Return on Equity Calculator

Created by Bogna Szyk and Wei Bin Loo
Reviewed by Steven Wooding
Based on research by
Arditti FD Risk and the Required Return on Equity The Journal of Finance (1967)
Last updated: Sep 09, 2022

We made this return on equity calculator to help you calculate ROE. It is a very popular and important indicator in business that shows a company's efficiency.

In this short article, you will find out what is the return on equity in general and what a good return on equity is. Additionally, we will quickly explain the difference between the return on equity and return on capital. To learn more, go straight to the paragraph titled return on equity vs. return on capital.

Because you're interested in ROE, you might also want to check out other business calculators, such as the ROA calculator, which measures the profitability of a company in generating profit from its assets.

What is the return on equity?

First, let us answer the question: what is the return on equity? ROE (return on equity) is a ratio of profitability which shows how much profit the company has managed to make from its equity. In other words, this is the company's ability to generate profit with the shareholders' money. ROE is also known as "return on net worth" (RONW).

Return on equity formula

Now, when you already know what return on equity is, you may ask: how to calculate ROE? Let's find an answer!

The return on equity formula is based on two variables – you probably have already guessed which ones. We need:

  • Net profit; and
  • Equity.

The next step is to calculate the relation between them by dividing the first one by the second and, in the end, multiplying the result by 100% – don't forget about this step, as ROE is always expressed as a percentage. Knowing this, you probably won't have any problems with a derivation of the return on equity formula:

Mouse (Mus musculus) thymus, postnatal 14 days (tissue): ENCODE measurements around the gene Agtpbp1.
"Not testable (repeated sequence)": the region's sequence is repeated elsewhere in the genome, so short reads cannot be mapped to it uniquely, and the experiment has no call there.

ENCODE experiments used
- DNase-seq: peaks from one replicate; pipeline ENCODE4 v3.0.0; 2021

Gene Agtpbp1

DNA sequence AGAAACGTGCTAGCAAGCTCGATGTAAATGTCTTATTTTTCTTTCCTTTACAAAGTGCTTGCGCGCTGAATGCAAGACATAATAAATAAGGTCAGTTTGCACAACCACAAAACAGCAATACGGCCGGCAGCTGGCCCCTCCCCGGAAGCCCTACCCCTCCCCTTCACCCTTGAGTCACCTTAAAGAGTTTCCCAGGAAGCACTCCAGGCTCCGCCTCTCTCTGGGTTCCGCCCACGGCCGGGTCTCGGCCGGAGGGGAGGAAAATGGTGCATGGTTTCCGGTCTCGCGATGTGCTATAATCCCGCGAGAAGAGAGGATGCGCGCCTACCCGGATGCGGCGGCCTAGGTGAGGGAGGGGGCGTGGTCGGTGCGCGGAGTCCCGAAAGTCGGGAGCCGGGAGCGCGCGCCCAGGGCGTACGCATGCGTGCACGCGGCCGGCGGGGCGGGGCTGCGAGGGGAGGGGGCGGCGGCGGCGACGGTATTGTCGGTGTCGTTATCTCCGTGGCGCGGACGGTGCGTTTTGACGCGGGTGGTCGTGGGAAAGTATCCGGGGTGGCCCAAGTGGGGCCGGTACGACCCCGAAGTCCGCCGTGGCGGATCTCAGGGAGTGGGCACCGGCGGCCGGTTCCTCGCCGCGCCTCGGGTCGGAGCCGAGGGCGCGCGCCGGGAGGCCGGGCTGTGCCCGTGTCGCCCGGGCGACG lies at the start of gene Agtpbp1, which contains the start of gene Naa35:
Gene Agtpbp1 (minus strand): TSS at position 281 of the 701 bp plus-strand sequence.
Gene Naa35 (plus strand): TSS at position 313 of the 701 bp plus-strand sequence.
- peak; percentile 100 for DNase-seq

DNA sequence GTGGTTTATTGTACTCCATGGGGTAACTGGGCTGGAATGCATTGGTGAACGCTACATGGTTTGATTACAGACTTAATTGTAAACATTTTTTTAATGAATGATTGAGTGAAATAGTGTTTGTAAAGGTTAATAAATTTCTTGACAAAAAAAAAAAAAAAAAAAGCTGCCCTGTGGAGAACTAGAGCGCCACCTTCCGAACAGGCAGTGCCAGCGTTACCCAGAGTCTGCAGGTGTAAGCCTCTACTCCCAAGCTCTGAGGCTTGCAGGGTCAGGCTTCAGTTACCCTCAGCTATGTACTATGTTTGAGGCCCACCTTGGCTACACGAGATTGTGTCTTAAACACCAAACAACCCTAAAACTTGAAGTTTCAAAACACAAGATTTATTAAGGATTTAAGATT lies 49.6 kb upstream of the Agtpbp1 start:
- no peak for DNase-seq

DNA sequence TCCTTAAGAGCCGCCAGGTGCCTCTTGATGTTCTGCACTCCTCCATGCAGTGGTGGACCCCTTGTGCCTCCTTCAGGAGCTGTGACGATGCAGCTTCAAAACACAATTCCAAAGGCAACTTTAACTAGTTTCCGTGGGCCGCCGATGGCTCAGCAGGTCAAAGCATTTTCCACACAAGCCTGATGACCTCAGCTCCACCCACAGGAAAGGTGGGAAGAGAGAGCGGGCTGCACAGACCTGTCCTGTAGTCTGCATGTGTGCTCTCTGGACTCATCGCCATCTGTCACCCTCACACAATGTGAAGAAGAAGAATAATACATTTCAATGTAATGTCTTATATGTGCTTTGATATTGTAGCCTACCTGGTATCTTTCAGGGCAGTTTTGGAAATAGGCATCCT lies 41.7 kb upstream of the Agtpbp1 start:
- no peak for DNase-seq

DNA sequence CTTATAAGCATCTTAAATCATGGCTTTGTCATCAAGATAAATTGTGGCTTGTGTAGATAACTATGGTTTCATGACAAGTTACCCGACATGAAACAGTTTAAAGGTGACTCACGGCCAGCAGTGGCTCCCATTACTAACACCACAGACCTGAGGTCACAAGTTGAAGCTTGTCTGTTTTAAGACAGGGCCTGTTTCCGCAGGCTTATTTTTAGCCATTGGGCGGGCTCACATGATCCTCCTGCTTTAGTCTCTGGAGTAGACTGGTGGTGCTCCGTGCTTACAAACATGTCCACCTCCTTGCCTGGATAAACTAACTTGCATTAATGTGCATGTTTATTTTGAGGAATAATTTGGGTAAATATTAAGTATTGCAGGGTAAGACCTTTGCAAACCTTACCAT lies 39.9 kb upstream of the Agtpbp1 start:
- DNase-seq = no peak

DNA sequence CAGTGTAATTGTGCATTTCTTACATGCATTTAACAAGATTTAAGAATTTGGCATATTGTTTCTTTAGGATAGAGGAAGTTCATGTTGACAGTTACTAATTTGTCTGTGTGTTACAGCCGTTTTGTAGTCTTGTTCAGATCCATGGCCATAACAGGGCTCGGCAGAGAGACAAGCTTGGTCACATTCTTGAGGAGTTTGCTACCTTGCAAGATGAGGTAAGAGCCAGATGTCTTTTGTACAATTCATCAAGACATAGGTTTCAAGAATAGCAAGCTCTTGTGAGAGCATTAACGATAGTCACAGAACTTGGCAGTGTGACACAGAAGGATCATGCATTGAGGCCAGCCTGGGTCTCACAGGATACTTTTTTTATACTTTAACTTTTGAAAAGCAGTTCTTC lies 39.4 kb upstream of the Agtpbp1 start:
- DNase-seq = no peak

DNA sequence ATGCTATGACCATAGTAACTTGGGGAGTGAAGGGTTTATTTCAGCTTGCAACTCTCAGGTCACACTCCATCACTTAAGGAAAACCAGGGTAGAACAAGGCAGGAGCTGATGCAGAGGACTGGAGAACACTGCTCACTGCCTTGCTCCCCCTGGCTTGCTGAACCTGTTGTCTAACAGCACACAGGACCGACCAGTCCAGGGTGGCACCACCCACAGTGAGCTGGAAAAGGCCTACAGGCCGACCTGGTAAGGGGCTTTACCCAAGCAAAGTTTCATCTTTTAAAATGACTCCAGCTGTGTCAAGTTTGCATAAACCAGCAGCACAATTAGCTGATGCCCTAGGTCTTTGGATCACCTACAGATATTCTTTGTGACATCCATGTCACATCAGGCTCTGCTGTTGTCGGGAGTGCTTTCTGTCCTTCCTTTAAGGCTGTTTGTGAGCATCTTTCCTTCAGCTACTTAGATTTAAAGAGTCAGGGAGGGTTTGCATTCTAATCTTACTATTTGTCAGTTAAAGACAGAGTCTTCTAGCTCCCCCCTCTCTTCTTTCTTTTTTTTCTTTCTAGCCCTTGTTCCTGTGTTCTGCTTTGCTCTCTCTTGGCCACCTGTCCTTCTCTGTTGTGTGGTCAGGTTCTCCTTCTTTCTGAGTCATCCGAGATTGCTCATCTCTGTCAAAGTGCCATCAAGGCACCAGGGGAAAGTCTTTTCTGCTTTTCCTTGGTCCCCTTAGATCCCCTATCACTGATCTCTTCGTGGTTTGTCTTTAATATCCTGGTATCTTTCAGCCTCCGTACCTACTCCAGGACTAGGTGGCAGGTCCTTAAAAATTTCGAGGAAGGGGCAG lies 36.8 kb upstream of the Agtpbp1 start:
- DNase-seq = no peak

ROE = (net profit / equity) × 100%

How to calculate return on equity?

Now, let's have a look at how it works in practice. Imagine a company with the following parameters:

  • Net profit: $34,500; and
  • Equity: $456,000.

What will the value of ROE be in this case?

ROE = 34,500 / 456,000 × 100% = 7.57%

What is a good return on equity?

While we already know what ROE is, there's a next question to pose. What is a good return on equity?

The value of ROE should be as high as possible. The higher the ROE of a company, the firmer and more beneficial its situation on the market.

The best value of ROE is roughly several dozen percent, but such a level is difficult to reach and then maintain. A good return on equity is much lower. Economists say that it is about 10-15% – such value is supposed to be likely to keep.

Return on equity vs. return on capital employed

The problem for many people is to notice the differences between indicators that seem to be similar. That's why we have made a quick comparison return on equity vs. return on capital as they are close to each other.

ROCE (return on capital employed) is a ratio that indicates the profitability of the investment in which the whole employed capital of a company is engaged. As opposed to ROE, ROCE considers not only equity but also liabilities. Thanks to this fact, it is more useful when we want to analyze a company with long-term debt.

On the other hand, it is also key to analyze how the company is financially funded. For such an endeavor, we can use the debt to capital ratio, which relates the interest-bearing debt to the shareholder's equity. Contrary to the ROE, a higher debt to capital ratio might indicate too much debt in the company's capital structure.

Finally, about the stock market, you will notice that a high ROE will increase the stock price. In such a trend, it is pretty easy to make gains. However, you can even protect your returns by only investing in a stock that's above its 7-day moving average price.

How to use ROE interpretation for buying or selling options?

  1. A high ROE through several years indicates the strength of the business. If no side bump is foreseeable, it may be highly profitable to buy call options.

  2. If ROE has been contracting during the last few years, we can expect a stock price decline. Consequently, we might protect ourselves with a put option or any other bearish options spread.

Bogna Szyk and Wei Bin Loo
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